“It’s an excellent indicator that things are starting to turn around here in Cobb County,” Lee said.
Still, “it’s a four-year program so we need to take it in stride and not look at reallocating that until we get further into the program,” Lee said.
The 2011 SPLOST was originally projected to collect $465.3 million.
Collections for the first nine months were projected to come in at $88.8 million through September. Instead, they are at $97.5 million.
“It’s an $8.6, almost $8.7 million, difference,” county comptroller Bill Volckmann said.
The county’s finance office used income data from the 2005 SPLOST to estimate projections.
“When we adopted this SPLOST, we were in the middle of the economic downtown,” Volckmann said. “We didn’t want to be overly aggressive with our estimates, so we basically extrapolated the last year and a half of the 2005 SPLOST collections and projected that forward for this new SPLOST.”
The county’s six-year 2005 SPLOST, which collected the 1 percent sales tax from Jan. 1, 2006, through Dec. 31, 2011, was originally projected to collect a total of $825.9 million, but only brought in $761.5 million.
That meant the county could not complete all the projects on the list.
“We built the courthouse and the jail, and those were set budgets. The projects that were forced to be cut were DOT related,” Volckmann said. “Now, on the same note for this new SPLOST, DOT would reap the benefits of having any excess.”
The county will continue to collect the current SPLOST through Dec. 31, 2015, even if it reaches the total projected income of $465 million before then.
“We have projected projects that we need to address that were voter-approved in the event we had more,” Lee said. “The voters approved the SPLOST with the understanding that if we had more revenue than projected that we would address the Tier 2 projects, so we need to continue in that tone.”
The county intends to spend $251 million of the income on transportation upgrades, such as widening Barrett Parkway to six lanes between Old Highway 41 and Burnt Hickory Road. That $21.7 million construction project, which also includes intersection and signal upgrades, is to be completed by next summer.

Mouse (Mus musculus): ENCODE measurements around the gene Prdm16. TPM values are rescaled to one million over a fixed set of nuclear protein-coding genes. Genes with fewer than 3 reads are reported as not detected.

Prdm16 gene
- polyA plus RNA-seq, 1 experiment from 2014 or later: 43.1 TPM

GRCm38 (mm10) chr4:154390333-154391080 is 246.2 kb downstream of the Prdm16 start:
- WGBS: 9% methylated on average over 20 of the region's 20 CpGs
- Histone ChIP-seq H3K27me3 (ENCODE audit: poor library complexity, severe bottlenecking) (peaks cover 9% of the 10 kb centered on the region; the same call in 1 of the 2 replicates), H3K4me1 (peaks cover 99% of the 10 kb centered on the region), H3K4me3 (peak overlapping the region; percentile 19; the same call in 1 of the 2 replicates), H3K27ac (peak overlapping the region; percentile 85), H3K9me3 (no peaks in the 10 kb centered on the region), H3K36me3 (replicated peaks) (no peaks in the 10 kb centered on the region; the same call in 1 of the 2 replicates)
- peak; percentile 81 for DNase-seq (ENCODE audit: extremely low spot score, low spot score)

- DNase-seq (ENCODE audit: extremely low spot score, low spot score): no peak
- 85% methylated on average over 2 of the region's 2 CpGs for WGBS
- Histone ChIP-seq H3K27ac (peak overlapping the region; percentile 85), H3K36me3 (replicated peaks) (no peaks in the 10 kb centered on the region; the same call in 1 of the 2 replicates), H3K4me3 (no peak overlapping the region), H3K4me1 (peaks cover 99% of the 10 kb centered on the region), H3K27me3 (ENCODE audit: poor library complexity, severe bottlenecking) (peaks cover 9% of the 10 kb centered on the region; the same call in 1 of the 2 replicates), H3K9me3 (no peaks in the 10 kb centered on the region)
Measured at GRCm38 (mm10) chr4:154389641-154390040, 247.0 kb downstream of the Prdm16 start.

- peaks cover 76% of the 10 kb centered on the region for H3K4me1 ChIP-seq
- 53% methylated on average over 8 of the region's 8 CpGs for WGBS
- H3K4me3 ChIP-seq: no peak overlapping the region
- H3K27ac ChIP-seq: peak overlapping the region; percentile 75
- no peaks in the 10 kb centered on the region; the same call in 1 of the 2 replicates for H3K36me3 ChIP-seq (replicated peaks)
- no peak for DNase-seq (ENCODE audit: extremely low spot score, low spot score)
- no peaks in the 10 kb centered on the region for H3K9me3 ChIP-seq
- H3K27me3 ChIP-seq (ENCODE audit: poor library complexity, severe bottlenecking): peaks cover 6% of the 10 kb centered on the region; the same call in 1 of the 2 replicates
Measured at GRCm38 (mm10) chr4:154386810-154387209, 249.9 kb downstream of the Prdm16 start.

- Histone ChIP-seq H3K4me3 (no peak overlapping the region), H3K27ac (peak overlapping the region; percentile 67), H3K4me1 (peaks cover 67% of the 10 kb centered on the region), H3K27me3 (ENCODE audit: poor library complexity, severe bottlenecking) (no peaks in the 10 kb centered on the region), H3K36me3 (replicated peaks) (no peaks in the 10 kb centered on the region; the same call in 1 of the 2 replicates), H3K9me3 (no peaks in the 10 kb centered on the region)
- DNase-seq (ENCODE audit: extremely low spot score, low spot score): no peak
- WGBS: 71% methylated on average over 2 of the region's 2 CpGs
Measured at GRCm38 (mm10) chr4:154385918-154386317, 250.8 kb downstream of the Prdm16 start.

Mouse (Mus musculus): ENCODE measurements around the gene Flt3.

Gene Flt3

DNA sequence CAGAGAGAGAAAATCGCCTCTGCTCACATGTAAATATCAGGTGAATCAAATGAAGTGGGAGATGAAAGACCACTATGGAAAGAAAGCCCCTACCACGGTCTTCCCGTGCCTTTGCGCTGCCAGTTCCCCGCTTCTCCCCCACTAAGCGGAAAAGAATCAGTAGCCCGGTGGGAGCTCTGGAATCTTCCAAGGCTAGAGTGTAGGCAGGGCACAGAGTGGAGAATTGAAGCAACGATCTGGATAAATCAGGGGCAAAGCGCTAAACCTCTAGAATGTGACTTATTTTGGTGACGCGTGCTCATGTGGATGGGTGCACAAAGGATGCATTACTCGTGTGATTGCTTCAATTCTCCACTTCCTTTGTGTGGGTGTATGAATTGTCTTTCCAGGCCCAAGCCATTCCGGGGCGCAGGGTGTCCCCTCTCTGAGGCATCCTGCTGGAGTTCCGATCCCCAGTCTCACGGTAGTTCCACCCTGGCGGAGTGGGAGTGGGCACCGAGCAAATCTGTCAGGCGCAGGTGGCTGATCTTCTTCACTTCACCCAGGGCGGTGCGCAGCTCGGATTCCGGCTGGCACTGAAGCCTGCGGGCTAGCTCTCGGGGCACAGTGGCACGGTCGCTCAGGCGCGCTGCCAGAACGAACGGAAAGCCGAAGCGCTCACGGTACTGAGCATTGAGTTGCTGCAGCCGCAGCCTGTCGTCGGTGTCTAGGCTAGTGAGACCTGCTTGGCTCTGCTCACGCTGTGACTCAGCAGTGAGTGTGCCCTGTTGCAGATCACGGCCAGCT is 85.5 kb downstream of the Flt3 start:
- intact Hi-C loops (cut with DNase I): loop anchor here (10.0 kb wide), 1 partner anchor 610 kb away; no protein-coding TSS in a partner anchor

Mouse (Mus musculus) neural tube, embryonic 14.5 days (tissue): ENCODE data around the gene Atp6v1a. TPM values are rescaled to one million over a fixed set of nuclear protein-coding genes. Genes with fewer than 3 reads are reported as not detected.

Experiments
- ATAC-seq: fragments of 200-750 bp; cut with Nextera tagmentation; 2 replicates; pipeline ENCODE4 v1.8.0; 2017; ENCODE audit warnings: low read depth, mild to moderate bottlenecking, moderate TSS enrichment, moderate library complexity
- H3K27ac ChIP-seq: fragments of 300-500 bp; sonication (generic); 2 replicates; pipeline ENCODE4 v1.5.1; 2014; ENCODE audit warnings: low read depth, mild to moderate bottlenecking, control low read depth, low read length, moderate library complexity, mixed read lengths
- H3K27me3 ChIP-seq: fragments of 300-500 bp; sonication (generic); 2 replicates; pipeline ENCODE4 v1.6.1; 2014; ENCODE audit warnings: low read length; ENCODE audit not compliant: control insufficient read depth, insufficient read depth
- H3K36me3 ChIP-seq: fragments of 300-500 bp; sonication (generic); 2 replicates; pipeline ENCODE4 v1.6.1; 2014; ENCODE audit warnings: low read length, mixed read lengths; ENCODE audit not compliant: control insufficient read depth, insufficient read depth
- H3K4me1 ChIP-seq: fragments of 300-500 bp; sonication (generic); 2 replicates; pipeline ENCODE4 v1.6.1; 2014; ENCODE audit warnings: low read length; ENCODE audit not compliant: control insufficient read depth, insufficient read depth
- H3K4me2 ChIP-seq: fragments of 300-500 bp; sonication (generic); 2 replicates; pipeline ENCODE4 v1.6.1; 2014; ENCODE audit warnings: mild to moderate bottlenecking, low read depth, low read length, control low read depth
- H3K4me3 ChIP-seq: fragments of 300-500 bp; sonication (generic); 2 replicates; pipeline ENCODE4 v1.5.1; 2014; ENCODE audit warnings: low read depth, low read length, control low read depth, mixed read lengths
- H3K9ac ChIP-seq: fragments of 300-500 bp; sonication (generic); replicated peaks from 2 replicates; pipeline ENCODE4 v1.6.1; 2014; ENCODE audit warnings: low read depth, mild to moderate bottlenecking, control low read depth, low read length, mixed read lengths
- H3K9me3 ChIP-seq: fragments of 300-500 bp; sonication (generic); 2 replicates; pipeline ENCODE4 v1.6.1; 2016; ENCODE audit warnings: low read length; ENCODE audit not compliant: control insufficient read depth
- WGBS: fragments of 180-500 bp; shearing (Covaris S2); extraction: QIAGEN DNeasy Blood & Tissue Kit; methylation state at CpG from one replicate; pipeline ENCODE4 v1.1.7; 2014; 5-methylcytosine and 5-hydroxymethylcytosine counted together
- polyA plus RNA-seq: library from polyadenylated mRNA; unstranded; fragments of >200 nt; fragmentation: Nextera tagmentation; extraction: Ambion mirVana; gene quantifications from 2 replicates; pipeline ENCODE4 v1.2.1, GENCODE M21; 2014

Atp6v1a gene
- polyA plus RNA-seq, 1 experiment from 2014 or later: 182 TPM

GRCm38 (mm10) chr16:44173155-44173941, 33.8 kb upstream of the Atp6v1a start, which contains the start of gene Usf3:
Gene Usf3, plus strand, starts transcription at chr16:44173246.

Twenty-seven percent of the tax revenue is set aside for Cobb’s cities to spend on their own list of projects. The six of them each get a portion based on their population size. The overall projection for this portion is $130 million.
Marietta gets 9.3 percent; Smyrna gets 7.1 percent; Kennesaw gets 4.6 percent; Acworth gets 2.8 percent; Powder Springs gets 2.2 percent; and Austell gets just under 1 percent, Volckmann said.
“They have a set percentage rate instead of a set dollar rate, so if we collect more, their percentage stays the same, but they actually get more as well,” he said.
Parks and recreation projects are to consume $82 million of the SPLOST income; building modernizations are to account for $17 million, and public safety enhancements, $13 million.
Volckmann said as the first year of collections comes to a close, the county’s finance office will likely come up with a revised revenue budget to present commissioners for adoption in February.
Donald Sabbarese, director of the Econometric Center at Kennesaw State University, said the more frequently a forecast is done the more accurate it will be, since it is based on the latest information.
“Let’s assume nothing drastically changes. Then I guess that it’s safe to say that the trend they’re looking at in terms of tax revenue should continue,” Sabbarese said. “The caveat there is that, for instance, we don’t go over the fiscal cliff and go into another recession, which I guess if I was a betting person I would bet that that’s not going to happen, so I would say that the trend in terms of increased revenues probably would continue.”